Paul shares his experience at the Dalai Lama’s Homecoming from behind the camera, while I share mine below using a personal narrative of what it was like to be “on the set.”
Last week, we took a short walk from our room in McLeod Ganj to the Tsuglagkhang Temple Complex, a collection of Buddhist temples and the simple Garden Podang, or official residence of the Dalai Lama. Of course, His Holiness (H.H.) was not there; if you remember the scheduling mix-up, he was in Chicago looking for us. But word travels fast inside the podang and only minutes into our visit, whispers of news told us that the Dalai Lama would return home from the US the following morning. So, in order to keep our scheduled audience with H.H., we joined gathering monks and some local folk in a morning stakeout, reserving posts outside the complex’s main entrance. There, we waited anxiously for the next three hours as the size of the welcoming committee multiplied.
By 10am, most of the local Tibetan community and a good number of curious travelers lined the streets, as an exciting energy took hold outside the temple.
Many, like my new friend Neema, raced from work for what they considered the more important job of greeting His Holiness. A Tibetan refugee wearing traditional dress born in the Indian town of Dharamsala, Neema had never missed a homecoming for as long as she could remember; we were around the same age and I stayed close to her side. As the crowd swelled outside the main gate, we soon found ourselves behind newly arrived tourists and nuns who knew what they were doing. So, Neema and I used our small size to our advantage, sliding back to our original spot at the front of the crowd. Surrounded by the novice nuns and loyal laypeople like Neema, I did my best to blend, and Neema did her best to make sure I followed her every move.
H.H. and his entourage enter McLeod from lower Dharamsala, and I was told that most of his 30-minute route up to Temple Road is lined with devoted followers. Neema received a call on her cellphone, and even though she spoke in Tibetan, I knew I was lucky to have her as a companion. She immediately instructed me that H.H. was on his way up the road, ordering me to listen for the sirens and to “get ready.” As the Indian police marched up and down the streets asserting their authority, I watched the many tourists positioning themselves and their cameras, but wasn’t really sure what I should do to prepare. Neema felt my worry, grabbed my hand and ushered me to bow forward. Almost on cue, this group of nuns and devotees that I somehow had become a part of all bowed forward as we heard our signal - police sirens. With hands held together in front of our faces in prayer, we collectively recited Tibetan mantras as the Dalai Lama’s vehicle slowly passed in front of us. Still bowing, we all kept our gaze upward to greet His Holiness. I know it’s impossible considering how many of us there were, but it still felt as if he acknowledged each of us with full eye contact and a familiar smile. Such a special moment, split seconds as his car has pulled past, and he was gone. Without a word, Neema smiled and turned to hurry back to work. The nuns, at a slightly slower pace, headed up towards the temple where they would continue their prayers as temple guards began pulling down welcome banners we watched them put up only hours earlier. It was as though a director had shouted, ‘cut!’ on a crowded movie set. End scene.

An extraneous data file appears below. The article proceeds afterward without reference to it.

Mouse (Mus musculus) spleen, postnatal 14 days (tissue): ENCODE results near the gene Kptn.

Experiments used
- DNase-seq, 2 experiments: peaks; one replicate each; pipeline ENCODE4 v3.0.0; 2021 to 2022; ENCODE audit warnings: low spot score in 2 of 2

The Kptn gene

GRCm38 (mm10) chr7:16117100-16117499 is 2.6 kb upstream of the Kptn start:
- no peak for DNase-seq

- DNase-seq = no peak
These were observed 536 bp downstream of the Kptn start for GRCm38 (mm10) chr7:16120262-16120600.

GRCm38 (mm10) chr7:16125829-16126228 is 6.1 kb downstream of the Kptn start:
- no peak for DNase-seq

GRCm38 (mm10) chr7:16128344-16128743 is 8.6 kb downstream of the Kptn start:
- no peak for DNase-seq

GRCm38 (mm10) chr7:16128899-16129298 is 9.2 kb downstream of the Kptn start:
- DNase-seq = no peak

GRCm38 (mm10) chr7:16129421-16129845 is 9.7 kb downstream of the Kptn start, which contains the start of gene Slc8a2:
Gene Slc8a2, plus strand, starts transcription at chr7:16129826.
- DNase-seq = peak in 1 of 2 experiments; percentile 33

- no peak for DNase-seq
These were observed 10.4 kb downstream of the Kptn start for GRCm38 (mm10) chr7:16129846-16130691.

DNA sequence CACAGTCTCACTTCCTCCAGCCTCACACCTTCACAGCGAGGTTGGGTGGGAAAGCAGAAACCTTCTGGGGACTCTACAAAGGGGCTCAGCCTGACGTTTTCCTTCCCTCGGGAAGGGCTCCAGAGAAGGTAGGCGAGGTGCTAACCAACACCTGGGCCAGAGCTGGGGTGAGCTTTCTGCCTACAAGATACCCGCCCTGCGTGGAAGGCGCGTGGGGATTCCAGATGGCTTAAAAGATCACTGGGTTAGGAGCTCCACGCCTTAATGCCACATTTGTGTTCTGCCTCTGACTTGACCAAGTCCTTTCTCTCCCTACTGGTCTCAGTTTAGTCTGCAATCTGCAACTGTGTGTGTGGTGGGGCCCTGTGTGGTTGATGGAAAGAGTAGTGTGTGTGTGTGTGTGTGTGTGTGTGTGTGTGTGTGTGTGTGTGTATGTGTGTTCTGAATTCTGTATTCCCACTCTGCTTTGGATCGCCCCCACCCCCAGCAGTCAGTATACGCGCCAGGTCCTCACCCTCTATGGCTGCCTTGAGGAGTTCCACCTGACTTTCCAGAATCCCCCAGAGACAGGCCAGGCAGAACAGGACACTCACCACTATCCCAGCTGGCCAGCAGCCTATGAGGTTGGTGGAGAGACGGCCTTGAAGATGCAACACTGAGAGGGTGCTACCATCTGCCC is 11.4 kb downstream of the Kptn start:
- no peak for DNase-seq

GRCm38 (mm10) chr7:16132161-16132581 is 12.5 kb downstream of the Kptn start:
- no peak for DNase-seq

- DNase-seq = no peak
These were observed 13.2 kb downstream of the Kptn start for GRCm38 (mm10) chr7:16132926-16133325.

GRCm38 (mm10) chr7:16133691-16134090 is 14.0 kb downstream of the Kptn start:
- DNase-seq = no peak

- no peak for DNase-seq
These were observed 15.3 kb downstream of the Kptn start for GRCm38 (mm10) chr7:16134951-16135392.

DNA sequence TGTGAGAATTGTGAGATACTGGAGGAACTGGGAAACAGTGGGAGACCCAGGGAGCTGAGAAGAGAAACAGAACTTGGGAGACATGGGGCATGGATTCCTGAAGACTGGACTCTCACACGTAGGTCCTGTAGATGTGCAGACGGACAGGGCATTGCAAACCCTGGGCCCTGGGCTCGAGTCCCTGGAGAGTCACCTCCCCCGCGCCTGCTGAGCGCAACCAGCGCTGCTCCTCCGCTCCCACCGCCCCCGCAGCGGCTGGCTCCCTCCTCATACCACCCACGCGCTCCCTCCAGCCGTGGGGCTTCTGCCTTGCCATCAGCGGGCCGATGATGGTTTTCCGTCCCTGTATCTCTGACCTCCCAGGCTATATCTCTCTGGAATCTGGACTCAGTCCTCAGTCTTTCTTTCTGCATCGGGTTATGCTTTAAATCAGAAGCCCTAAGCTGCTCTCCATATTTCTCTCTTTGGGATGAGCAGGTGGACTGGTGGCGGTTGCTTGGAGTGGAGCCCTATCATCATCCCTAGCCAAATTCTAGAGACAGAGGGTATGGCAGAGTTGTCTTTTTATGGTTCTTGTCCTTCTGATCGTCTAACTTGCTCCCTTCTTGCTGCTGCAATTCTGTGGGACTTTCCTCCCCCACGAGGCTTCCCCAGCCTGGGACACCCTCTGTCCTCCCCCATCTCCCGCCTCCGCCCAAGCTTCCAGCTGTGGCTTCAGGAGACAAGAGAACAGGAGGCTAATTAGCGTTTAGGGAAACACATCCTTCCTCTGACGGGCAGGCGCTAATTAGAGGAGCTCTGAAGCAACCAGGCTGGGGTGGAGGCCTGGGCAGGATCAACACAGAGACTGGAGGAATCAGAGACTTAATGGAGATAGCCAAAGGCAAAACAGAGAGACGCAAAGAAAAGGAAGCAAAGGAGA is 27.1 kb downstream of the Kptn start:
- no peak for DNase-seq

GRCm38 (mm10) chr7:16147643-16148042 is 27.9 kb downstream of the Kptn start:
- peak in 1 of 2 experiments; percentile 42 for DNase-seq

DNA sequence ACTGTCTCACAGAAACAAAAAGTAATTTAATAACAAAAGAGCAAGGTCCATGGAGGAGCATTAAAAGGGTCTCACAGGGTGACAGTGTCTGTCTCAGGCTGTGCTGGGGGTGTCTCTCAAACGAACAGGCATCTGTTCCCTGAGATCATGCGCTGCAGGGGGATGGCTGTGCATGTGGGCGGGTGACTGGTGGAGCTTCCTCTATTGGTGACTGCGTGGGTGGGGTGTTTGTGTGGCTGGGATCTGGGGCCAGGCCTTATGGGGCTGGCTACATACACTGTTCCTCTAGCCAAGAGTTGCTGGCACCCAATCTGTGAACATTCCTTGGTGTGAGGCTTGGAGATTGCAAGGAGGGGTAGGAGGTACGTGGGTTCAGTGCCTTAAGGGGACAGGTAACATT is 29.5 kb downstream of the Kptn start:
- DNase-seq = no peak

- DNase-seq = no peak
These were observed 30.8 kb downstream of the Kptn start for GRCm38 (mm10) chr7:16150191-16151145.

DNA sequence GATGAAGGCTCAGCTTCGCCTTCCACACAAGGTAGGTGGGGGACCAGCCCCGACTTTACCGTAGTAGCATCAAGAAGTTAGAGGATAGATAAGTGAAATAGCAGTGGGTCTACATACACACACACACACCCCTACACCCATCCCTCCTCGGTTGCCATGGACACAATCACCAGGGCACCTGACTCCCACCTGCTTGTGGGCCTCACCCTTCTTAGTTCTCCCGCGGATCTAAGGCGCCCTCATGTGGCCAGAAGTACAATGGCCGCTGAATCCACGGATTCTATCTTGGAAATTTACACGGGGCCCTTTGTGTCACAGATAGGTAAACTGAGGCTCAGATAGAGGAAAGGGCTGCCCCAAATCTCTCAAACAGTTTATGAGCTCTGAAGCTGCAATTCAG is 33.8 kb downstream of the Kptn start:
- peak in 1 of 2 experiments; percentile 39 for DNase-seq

My once-intimate group scattered, life quickly returned to normal outside the temple, leaving me with a lesson in the Buddhist teaching that everything is temporary.